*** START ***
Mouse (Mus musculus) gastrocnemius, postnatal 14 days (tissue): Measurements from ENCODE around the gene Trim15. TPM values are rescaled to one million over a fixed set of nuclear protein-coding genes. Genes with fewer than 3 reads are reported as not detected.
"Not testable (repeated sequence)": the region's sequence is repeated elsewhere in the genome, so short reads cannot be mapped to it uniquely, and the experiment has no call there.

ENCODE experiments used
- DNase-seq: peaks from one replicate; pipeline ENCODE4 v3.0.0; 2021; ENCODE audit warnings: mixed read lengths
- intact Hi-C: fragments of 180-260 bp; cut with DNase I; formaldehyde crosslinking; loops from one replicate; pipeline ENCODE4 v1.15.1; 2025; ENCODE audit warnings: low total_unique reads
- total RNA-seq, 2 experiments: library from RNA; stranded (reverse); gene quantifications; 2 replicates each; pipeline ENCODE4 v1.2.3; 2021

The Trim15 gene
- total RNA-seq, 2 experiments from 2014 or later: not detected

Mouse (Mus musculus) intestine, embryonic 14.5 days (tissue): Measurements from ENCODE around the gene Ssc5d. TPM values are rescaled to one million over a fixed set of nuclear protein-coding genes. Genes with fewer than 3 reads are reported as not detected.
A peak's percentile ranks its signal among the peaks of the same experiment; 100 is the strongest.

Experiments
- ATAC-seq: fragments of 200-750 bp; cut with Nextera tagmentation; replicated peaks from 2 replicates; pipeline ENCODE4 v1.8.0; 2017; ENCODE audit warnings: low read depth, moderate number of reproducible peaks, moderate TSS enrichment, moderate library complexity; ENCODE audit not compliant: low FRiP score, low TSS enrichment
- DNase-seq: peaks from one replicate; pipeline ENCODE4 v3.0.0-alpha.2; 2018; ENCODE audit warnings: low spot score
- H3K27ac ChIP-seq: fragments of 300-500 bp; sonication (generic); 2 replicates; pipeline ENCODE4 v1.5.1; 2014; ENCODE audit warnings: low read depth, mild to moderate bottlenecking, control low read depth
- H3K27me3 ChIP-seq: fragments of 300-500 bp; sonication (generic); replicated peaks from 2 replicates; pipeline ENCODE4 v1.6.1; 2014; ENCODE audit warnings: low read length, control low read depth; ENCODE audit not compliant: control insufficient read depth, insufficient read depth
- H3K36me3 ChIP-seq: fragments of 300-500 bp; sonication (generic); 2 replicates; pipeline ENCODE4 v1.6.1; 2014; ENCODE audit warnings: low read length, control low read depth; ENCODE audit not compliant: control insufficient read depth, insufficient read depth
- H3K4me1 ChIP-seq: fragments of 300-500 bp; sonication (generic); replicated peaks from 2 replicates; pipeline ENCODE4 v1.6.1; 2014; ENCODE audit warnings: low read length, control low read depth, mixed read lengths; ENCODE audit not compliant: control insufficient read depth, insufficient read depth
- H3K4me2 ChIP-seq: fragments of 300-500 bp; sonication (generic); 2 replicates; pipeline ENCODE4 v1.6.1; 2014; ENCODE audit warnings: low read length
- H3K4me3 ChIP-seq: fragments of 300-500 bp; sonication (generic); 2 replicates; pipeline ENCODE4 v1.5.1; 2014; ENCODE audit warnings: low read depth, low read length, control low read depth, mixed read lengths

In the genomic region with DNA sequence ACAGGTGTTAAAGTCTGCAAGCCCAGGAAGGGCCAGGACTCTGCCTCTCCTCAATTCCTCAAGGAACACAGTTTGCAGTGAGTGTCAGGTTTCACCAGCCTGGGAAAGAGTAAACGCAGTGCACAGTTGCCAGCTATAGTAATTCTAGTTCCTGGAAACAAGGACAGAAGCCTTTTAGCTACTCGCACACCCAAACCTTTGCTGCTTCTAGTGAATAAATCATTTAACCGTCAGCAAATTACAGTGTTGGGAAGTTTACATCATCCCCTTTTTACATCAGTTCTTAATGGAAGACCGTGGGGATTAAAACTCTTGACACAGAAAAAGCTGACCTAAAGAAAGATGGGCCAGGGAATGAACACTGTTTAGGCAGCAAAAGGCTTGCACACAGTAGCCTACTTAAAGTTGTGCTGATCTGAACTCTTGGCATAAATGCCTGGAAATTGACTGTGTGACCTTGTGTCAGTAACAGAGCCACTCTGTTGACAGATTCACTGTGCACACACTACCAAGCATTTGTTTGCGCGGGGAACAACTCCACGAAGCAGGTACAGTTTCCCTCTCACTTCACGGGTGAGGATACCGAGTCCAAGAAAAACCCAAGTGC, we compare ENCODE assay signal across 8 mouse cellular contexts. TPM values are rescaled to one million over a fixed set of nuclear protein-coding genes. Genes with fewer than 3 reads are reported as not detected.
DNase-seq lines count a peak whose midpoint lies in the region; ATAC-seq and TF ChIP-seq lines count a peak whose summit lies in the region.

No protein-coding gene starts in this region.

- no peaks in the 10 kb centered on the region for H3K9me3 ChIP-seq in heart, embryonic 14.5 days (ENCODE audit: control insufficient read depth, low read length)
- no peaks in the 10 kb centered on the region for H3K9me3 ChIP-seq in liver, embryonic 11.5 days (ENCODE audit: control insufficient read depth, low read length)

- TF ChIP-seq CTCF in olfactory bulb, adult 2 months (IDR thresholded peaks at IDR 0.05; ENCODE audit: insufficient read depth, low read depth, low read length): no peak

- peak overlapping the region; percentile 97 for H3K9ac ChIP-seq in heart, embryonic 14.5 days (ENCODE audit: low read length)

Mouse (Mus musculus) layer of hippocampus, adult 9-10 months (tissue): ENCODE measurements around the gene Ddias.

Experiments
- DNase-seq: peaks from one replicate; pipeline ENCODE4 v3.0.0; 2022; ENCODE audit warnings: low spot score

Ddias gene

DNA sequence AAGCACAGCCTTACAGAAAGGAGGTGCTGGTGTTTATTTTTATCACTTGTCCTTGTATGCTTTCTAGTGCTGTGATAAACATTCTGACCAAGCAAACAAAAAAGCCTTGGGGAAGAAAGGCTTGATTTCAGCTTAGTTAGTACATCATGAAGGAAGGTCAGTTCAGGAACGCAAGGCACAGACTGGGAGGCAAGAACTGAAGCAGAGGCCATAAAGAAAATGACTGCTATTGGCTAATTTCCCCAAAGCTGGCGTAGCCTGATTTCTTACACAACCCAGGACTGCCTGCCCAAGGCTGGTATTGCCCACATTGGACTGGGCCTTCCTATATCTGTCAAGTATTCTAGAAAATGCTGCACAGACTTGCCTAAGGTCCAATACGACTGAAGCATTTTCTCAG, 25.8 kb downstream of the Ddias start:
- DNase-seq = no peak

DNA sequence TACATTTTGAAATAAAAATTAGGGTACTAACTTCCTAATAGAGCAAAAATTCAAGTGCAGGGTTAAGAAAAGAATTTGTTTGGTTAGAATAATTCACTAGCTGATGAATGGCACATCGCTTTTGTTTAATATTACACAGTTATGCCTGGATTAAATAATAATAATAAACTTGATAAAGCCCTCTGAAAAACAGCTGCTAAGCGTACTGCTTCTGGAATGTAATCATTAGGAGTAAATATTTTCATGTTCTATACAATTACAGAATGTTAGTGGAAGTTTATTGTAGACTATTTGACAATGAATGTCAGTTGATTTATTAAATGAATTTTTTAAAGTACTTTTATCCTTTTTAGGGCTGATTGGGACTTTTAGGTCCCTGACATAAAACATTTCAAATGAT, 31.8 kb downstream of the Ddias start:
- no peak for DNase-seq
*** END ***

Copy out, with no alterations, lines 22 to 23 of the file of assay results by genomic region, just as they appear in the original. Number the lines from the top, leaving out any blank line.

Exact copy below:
No protein-coding gene starts in this region.

- no peaks in the 10 kb centered on the region for H3K9me3 ChIP-seq in heart, embryonic 14.5 days (ENCODE audit: control insufficient read depth, low read length)